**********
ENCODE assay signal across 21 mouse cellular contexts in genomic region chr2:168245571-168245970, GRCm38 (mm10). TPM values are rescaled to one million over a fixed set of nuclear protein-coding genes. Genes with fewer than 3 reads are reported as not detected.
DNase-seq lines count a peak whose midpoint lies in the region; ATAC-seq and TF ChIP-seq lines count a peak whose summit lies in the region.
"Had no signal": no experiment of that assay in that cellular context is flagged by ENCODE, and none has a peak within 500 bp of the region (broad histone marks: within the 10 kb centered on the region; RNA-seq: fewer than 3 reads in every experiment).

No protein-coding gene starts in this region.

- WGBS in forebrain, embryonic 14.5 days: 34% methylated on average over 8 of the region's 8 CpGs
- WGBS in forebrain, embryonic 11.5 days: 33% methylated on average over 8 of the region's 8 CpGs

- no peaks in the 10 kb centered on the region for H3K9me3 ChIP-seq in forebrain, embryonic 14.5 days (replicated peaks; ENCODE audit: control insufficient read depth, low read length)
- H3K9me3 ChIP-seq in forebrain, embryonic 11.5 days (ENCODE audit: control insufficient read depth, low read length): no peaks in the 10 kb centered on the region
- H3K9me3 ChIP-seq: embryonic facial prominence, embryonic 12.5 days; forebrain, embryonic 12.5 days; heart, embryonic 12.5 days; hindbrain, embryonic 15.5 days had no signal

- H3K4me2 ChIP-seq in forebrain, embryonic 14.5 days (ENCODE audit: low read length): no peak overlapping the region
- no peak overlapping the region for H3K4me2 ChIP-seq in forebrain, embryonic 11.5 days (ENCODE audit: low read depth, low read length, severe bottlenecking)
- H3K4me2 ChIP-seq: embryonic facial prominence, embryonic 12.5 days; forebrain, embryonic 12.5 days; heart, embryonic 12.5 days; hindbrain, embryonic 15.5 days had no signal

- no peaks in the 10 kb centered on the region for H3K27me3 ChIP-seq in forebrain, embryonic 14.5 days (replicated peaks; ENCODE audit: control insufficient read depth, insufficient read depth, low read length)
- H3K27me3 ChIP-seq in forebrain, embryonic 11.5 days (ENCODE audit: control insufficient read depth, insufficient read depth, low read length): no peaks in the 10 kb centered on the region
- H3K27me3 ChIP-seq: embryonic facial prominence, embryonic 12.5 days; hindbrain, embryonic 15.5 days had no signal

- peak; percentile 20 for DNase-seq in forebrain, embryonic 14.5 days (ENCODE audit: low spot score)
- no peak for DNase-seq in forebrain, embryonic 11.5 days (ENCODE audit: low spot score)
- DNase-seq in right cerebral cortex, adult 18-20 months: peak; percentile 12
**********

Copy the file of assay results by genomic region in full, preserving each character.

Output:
ENCODE assay signal across 21 mouse cellular contexts in genomic region chr2:168245571-168245970, GRCm38 (mm10). TPM values are rescaled to one million over a fixed set of nuclear protein-coding genes. Genes with fewer than 3 reads are reported as not detected.
DNase-seq lines count a peak whose midpoint lies in the region; ATAC-seq and TF ChIP-seq lines count a peak whose summit lies in the region.
"Had no signal": no experiment of that assay in that cellular context is flagged by ENCODE, and none has a peak within 500 bp of the region (broad histone marks: within the 10 kb centered on the region; RNA-seq: fewer than 3 reads in every experiment).

No protein-coding gene starts in this region.

- WGBS in forebrain, embryonic 14.5 days: 34% methylated on average over 8 of the region's 8 CpGs
- WGBS in forebrain, embryonic 11.5 days: 33% methylated on average over 8 of the region's 8 CpGs

- no peaks in the 10 kb centered on the region for H3K9me3 ChIP-seq in forebrain, embryonic 14.5 days (replicated peaks; ENCODE audit: control insufficient read depth, low read length)
- H3K9me3 ChIP-seq in forebrain, embryonic 11.5 days (ENCODE audit: control insufficient read depth, low read length): no peaks in the 10 kb centered on the region
- H3K9me3 ChIP-seq: embryonic facial prominence, embryonic 12.5 days; forebrain, embryonic 12.5 days; heart, embryonic 12.5 days; hindbrain, embryonic 15.5 days had no signal

- H3K4me2 ChIP-seq in forebrain, embryonic 14.5 days (ENCODE audit: low read length): no peak overlapping the region
- no peak overlapping the region for H3K4me2 ChIP-seq in forebrain, embryonic 11.5 days (ENCODE audit: low read depth, low read length, severe bottlenecking)
- H3K4me2 ChIP-seq: embryonic facial prominence, embryonic 12.5 days; forebrain, embryonic 12.5 days; heart, embryonic 12.5 days; hindbrain, embryonic 15.5 days had no signal

- no peaks in the 10 kb centered on the region for H3K27me3 ChIP-seq in forebrain, embryonic 14.5 days (replicated peaks; ENCODE audit: control insufficient read depth, insufficient read depth, low read length)
- H3K27me3 ChIP-seq in forebrain, embryonic 11.5 days (ENCODE audit: control insufficient read depth, insufficient read depth, low read length): no peaks in the 10 kb centered on the region
- H3K27me3 ChIP-seq: embryonic facial prominence, embryonic 12.5 days; hindbrain, embryonic 15.5 days had no signal

- peak; percentile 20 for DNase-seq in forebrain, embryonic 14.5 days (ENCODE audit: low spot score)
- no peak for DNase-seq in forebrain, embryonic 11.5 days (ENCODE audit: low spot score)
- DNase-seq in right cerebral cortex, adult 18-20 months: peak; percentile 12